• How would you get the mail or handle forms and checks from clients?
  • How would you route business to external partners?

Or, if your office were on fire, ask:

  • What is the evacuation route?
  • What controls are in place to assure safety?
  • How would you know everyone is out?

Once you’ve completed this exercise, you might worry about having missed something. That’s a common problem, but it can be mitigated. Let’s discuss.

Insuring. Thorough preparation for both controllable and uncontrollable events requires insurance. Undoubtedly, your firm has policies in place, but do you have enough coverage? Consider this list of insurance essentials:

  • General Liability
  • Errors and Omissions 
  • Property
  • Disability
  • Workers’ Compensation
  • Business Continuity (Key-Person Insurance)
  • Business Interruption 
  • Cyber Liability
  • Fidelity Bond

When it comes to protecting yourself, I’m reminded of an old insurance sales question: “If you had a money machine in your basement that pumped out $600,000 a year, would you insure it?” Of course, the punch line is that you are the money machine. You need to be sure you’re protecting yourself against the losses that could derail your money machine.

And, remember, once your policies are in place, perform annual reviews to keep them up to date.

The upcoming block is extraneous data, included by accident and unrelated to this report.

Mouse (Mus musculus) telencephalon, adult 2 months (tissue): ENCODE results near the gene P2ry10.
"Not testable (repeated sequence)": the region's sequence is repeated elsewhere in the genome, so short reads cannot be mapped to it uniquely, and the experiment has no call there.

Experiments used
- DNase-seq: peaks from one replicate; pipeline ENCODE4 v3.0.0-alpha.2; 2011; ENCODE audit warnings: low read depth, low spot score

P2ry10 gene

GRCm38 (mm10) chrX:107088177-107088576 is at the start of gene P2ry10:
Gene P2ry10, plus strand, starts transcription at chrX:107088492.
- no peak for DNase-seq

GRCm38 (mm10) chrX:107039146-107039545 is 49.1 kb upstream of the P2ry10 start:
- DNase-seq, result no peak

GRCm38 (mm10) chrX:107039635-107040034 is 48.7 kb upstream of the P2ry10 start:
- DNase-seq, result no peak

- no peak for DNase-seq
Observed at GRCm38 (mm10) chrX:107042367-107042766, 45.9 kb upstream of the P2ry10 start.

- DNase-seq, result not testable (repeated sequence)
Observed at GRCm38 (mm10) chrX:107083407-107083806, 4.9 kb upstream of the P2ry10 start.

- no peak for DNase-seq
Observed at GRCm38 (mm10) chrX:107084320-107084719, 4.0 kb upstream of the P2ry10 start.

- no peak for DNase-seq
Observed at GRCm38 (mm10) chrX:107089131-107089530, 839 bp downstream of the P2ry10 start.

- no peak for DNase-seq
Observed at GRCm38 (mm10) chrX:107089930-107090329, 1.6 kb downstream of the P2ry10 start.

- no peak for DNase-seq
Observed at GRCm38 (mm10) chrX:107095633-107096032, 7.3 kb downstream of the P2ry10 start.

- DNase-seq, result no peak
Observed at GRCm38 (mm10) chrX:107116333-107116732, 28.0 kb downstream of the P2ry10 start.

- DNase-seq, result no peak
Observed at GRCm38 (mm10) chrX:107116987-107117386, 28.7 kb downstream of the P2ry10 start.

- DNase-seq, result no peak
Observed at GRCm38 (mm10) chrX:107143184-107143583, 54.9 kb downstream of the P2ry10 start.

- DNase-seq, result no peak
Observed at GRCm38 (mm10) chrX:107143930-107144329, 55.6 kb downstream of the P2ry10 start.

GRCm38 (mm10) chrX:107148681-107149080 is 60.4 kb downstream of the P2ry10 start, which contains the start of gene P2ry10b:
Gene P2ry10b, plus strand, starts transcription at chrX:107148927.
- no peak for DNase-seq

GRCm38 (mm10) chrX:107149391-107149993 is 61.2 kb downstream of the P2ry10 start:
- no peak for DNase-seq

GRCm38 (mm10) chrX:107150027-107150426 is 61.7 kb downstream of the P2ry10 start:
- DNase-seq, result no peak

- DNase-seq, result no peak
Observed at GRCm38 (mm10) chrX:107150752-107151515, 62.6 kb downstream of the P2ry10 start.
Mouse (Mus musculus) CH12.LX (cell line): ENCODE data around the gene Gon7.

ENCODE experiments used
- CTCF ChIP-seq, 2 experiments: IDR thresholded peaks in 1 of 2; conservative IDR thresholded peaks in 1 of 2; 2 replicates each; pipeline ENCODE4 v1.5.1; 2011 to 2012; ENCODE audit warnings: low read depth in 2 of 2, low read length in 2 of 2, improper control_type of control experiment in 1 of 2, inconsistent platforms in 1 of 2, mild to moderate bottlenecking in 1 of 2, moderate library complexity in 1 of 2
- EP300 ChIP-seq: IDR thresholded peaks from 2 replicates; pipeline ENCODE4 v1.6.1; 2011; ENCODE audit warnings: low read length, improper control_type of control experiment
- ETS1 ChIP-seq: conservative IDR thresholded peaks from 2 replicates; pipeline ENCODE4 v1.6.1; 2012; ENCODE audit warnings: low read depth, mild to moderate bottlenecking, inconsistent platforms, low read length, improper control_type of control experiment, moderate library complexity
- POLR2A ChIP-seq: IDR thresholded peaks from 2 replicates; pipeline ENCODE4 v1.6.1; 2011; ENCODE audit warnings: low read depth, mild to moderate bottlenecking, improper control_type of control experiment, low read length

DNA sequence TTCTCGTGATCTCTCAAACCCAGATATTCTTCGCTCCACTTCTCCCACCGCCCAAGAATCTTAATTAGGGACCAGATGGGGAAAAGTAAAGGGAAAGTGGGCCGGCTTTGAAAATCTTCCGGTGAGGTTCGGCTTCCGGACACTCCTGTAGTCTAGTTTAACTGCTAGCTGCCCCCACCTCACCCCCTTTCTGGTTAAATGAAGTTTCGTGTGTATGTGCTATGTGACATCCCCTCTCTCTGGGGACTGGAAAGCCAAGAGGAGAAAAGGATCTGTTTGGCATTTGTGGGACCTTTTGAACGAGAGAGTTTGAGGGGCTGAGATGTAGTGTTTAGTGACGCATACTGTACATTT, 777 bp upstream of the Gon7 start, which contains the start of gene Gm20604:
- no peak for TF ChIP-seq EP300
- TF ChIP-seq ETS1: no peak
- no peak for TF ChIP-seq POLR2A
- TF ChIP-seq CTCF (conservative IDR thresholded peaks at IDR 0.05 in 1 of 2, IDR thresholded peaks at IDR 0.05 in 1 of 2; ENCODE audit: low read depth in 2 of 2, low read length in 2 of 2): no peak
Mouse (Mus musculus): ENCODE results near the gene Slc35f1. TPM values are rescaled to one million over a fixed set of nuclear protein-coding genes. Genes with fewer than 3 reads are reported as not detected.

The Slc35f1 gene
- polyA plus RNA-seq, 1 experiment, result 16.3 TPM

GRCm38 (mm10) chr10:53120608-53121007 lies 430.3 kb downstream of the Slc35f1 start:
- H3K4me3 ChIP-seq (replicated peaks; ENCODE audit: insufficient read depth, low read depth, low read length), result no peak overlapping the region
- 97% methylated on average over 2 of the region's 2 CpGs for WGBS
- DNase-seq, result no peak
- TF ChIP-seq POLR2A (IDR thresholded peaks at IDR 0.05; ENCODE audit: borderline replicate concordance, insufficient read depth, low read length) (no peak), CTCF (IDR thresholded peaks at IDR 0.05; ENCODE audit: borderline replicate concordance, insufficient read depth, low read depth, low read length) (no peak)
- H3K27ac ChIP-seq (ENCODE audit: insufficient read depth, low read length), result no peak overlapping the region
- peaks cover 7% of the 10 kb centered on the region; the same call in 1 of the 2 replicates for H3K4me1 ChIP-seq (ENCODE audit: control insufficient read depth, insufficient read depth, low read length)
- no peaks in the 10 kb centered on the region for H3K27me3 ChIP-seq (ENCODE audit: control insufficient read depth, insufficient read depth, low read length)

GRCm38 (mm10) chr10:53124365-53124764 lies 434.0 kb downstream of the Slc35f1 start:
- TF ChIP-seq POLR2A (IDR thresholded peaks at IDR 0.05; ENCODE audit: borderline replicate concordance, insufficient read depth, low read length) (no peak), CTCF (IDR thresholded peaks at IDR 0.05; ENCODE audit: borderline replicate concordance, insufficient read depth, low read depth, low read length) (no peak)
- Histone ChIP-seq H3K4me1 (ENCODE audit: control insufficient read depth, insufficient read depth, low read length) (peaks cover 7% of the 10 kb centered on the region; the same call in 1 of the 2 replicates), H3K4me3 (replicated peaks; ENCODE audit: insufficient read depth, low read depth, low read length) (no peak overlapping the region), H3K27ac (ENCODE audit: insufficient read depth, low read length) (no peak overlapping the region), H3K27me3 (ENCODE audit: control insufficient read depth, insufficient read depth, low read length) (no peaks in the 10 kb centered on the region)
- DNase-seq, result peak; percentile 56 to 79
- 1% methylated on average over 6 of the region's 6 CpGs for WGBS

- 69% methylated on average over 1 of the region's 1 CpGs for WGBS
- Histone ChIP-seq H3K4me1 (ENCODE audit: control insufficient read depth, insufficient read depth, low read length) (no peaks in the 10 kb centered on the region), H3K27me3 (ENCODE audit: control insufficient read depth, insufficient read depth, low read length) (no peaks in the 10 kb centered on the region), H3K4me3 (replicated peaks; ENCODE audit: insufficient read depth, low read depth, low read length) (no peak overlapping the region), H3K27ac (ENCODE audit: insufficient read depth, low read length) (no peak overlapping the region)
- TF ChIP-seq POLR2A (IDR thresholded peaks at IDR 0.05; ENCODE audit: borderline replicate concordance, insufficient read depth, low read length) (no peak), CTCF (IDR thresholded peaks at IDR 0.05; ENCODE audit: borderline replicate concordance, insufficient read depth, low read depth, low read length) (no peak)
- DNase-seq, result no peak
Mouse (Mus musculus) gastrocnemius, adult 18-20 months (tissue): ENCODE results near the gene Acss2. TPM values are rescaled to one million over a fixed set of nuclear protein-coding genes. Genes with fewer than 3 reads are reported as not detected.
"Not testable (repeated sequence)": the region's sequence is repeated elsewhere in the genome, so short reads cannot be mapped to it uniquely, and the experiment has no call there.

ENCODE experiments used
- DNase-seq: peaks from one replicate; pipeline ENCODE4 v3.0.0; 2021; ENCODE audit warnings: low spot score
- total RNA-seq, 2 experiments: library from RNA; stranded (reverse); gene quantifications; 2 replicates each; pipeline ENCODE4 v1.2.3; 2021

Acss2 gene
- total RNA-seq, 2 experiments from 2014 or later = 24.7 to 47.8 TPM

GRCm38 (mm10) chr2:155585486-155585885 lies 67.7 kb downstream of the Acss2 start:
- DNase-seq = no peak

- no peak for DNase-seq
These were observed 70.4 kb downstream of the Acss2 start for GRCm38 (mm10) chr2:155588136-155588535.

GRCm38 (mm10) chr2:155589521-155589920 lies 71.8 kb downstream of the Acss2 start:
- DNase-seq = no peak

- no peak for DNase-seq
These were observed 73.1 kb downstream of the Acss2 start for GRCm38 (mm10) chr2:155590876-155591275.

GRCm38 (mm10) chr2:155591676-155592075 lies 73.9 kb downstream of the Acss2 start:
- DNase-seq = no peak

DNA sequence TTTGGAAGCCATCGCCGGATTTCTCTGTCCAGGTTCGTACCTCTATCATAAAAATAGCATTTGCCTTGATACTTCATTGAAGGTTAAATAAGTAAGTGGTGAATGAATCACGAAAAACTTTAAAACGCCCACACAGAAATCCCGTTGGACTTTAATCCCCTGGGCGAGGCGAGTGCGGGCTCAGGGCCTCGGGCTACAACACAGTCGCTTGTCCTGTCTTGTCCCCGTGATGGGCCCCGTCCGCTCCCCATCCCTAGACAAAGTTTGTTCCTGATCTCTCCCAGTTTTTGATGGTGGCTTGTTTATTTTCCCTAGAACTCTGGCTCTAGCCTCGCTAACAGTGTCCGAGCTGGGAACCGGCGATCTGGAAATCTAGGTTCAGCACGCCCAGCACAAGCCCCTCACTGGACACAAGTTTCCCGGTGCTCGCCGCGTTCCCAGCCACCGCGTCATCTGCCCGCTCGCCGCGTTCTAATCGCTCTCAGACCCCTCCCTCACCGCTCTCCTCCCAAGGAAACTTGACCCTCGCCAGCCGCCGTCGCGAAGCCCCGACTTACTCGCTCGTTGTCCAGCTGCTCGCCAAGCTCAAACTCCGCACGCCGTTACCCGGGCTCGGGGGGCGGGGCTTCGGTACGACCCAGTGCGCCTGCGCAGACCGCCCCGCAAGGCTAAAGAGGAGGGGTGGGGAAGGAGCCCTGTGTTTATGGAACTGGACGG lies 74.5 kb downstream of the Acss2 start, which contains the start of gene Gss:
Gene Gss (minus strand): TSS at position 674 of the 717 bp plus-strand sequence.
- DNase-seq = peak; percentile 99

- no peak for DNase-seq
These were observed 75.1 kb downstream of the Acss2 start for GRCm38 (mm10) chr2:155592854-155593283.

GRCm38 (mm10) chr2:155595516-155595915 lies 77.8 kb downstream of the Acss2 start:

Making Your Business Resilient

According to the Federal Emergency Management Association (FEMA), roughly 40 percent to 60 percent of small businesses do not reopen following a disaster. Don’t be one of those businesses! Take the right steps to have a thorough plan for managing business risk in place.  

As for me, the next time I go backpacking, I’ll remember the truth that bears live in the Maine wilderness. And I’ll have insurance against that risk, thanks to a wonderful YouTube video called “How to Hang a Bear Bag—Backpacking Food Storage.”

What are you going to do to prepare fully for risks to your financial advisory practice?

Do you have any tips or advice about managing business risk? Please share your thoughts in the comments below!

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Topics: Practice Management, Risk Management